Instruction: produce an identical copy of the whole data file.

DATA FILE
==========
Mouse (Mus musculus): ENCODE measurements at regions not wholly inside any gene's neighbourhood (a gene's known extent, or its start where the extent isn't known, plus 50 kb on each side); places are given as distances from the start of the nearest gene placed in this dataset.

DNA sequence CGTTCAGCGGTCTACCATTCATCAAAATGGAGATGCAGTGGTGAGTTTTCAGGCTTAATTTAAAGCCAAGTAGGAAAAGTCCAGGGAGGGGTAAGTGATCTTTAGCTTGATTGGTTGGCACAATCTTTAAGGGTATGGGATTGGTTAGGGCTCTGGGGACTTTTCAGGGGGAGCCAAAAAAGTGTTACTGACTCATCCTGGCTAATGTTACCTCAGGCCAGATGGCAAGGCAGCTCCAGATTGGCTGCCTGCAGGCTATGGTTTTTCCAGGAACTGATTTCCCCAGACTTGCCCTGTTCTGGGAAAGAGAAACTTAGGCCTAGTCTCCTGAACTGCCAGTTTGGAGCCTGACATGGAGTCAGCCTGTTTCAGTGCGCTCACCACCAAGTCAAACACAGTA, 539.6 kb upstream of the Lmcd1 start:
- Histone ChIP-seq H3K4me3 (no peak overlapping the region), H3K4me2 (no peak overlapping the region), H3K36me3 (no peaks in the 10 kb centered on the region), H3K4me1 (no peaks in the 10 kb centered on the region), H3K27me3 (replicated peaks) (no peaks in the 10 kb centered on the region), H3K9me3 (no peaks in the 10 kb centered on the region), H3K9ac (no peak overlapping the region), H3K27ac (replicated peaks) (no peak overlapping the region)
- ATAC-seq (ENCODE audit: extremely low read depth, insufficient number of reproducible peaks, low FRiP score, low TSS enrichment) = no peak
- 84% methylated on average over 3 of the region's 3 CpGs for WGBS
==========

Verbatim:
Mouse (Mus musculus): ENCODE measurements at regions not wholly inside any gene's neighbourhood (a gene's known extent, or its start where the extent isn't known, plus 50 kb on each side); places are given as distances from the start of the nearest gene placed in this dataset.

DNA sequence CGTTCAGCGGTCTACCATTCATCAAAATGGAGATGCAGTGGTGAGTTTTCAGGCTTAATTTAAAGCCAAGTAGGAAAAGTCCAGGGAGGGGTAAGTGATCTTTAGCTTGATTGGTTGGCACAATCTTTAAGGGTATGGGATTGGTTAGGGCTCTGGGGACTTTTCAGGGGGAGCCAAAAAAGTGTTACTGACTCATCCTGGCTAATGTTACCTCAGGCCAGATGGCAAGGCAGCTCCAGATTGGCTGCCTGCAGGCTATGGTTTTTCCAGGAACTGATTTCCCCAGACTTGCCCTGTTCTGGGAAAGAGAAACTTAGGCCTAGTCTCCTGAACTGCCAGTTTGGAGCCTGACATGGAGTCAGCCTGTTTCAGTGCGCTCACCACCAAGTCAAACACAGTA, 539.6 kb upstream of the Lmcd1 start:
- Histone ChIP-seq H3K4me3 (no peak overlapping the region), H3K4me2 (no peak overlapping the region), H3K36me3 (no peaks in the 10 kb centered on the region), H3K4me1 (no peaks in the 10 kb centered on the region), H3K27me3 (replicated peaks) (no peaks in the 10 kb centered on the region), H3K9me3 (no peaks in the 10 kb centered on the region), H3K9ac (no peak overlapping the region), H3K27ac (replicated peaks) (no peak overlapping the region)
- ATAC-seq (ENCODE audit: extremely low read depth, insufficient number of reproducible peaks, low FRiP score, low TSS enrichment) = no peak
- 84% methylated on average over 3 of the region's 3 CpGs for WGBS